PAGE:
As a function of forest fires and wanting to meet a weekly training schedule, I have done more miles than I would like in a respirator - simple N95 as well as a dual P95 cartridge FM. I have also done a fair amount of reading on the subject.
Couple thoughts -
A) It does not simulate altitude. Altitude would mean less O2 per given unit of air and a fixed ratio of CO2.
B) It does represent CO2 build up / over saturation
C) You’re going to tax your body. Make sure you’re in shape for that. A CO2 build up plus exertion can be a recipe for a heart attack. From what I could gather / guesstimate it makes it @ 25% harder from the standpoint of CO2 alone - add heat or other stress - you’re going to start to really tax your body.
D) It is uncomfortable and annoying as shit - the weight of a dual filter unit, sweating, blowing goo in your mask, 90+ degrees and smoke. You know it is working if you hear the cartridges ‘click’ and the flow of resistance change with each direction of your breathing. I was good for 25 - 30 miles a week, but I was really happy when the rains came and the fires were extinguished for the year. It was not uncommon to have a slight headache for a bit after the run. I did get behind the curve once while masked and got heat stroke - wasn’t fun, but self recovery was attained after a few hours.
Definitely read about the effects of CO2 on the body and take a little caution with this; if your not in pretty good shape - ease into it.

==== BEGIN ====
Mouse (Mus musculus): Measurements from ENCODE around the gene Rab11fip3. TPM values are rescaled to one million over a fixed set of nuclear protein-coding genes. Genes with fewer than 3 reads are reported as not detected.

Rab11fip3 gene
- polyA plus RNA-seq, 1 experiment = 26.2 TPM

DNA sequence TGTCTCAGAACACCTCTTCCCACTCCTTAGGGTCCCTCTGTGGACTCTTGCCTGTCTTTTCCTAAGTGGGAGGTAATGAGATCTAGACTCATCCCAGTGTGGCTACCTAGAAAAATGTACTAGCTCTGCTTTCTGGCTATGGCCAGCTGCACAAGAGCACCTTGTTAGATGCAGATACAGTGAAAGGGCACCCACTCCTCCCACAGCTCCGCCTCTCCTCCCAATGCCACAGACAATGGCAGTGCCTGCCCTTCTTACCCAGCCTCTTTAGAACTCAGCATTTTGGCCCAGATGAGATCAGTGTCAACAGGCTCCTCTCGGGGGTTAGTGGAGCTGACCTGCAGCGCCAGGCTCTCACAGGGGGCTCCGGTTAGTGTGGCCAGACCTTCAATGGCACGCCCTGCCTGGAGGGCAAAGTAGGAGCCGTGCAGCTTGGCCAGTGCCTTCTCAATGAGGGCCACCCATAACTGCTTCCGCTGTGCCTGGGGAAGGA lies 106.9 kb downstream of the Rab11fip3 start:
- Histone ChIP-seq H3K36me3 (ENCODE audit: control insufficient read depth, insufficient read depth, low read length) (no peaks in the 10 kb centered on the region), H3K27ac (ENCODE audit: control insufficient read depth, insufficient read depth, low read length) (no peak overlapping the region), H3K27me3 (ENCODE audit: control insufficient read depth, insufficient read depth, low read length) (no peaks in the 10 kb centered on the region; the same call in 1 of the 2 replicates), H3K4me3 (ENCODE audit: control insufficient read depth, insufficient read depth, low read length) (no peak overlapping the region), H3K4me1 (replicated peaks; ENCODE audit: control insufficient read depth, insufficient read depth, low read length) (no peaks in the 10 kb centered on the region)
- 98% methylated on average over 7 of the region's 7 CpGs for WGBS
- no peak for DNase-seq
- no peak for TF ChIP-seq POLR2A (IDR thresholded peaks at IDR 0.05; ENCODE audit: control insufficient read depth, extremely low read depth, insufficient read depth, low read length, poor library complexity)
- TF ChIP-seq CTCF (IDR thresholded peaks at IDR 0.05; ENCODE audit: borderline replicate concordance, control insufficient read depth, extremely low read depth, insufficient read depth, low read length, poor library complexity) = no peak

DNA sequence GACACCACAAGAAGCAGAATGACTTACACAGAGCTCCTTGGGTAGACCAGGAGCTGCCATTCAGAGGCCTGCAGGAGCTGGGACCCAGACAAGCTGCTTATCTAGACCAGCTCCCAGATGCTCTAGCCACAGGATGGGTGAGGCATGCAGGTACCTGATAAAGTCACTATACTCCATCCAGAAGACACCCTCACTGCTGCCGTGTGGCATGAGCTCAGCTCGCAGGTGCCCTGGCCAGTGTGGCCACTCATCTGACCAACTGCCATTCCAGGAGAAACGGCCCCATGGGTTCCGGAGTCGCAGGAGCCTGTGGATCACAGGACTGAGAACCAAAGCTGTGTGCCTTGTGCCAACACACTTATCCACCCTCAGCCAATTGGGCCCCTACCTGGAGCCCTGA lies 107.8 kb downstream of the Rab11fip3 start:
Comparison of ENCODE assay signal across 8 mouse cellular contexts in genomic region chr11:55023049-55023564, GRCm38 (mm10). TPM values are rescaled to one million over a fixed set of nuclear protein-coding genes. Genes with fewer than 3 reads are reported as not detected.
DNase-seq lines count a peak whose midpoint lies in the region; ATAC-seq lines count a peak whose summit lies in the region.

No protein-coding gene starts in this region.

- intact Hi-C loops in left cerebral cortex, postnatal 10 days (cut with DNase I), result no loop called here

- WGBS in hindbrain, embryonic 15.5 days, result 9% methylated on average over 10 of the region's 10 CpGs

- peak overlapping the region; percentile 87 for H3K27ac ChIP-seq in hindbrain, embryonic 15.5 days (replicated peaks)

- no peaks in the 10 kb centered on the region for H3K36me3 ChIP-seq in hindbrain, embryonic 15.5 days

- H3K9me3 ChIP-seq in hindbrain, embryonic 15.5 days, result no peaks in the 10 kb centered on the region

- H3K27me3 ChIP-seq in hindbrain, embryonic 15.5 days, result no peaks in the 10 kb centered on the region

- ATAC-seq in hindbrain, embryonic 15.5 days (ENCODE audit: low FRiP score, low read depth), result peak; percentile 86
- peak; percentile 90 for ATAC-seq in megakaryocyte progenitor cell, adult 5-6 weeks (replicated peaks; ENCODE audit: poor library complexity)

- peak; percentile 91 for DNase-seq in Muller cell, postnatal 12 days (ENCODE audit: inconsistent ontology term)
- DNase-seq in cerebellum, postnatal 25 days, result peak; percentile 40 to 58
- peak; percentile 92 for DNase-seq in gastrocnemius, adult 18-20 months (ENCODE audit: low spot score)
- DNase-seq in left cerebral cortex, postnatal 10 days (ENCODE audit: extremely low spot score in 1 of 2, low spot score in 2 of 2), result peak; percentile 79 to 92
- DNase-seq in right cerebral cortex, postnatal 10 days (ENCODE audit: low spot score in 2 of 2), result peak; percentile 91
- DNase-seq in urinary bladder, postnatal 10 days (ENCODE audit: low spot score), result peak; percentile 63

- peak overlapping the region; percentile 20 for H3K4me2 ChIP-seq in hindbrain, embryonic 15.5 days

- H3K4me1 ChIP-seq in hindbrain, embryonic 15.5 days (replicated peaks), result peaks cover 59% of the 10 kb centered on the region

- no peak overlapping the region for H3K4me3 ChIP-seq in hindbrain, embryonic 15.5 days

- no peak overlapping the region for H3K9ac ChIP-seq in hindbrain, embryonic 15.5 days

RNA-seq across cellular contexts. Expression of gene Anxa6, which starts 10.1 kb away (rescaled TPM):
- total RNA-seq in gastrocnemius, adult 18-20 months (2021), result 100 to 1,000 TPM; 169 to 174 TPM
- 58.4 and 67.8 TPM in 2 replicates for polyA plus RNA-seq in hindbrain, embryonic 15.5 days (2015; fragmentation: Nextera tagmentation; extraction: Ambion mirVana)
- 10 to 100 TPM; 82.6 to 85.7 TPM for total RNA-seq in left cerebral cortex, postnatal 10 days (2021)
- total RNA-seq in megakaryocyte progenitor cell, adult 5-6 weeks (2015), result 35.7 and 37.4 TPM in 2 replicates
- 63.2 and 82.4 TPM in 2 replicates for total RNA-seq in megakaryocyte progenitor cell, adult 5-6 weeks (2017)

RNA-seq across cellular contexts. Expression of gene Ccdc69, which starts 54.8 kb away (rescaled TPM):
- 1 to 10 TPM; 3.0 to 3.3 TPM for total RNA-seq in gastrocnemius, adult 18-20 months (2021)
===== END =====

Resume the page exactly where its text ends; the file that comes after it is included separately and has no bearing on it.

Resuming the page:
If your body is trying to suck down air, its because it needs the oxygen. Restricting that intake is not the best idea for long periods of time or for intense workouts.
From my experience, Crossfit WODs to a great job at restricting my air flow, lol. I'm not a Crossfit dude, but I went through a LE academy ran by a certified koolaid chugger. Those damn assault bikes...
There is only one reason to train with a "mask" and that is if you have to work/survive with one. This type of training, including altitude chamber rides for pilots, does not make you any fitter physically; you learn to recognize and adapt to your reduced performance at the risk of pushing yourself over the edge. That's why they have medical personnel at the ready during this "training".
The human body needs weeks to adapt to continuous, mild hypoxia by temporarily increasing the red blood cell count.
OTOH, there is no natural way for our body to reduce the risk of a CO2 hit.
(You may want to discuss this with some one who dives, preferably with a rebreather.)
A while back I read an article detailing the real science behind altitude masks. In short, the science isn’t supportive of the claims made by people who use altitude masks. It takes a minimum of 2 weeks for your body to acclimate to altitude. Altitude is based on environmantals that cannot be artificually replicated with a simple mask. As was noted above, there are biological processes that occur to increase RBC production and whatnot. The only way to artificially increase your hemoglobin and hematocrit levels is by TRT or steroids. If the reason to get a mask is to strengthen your lungs, then you should be working harder while doing cardio instead of buying into the BS that you can somehow game the system.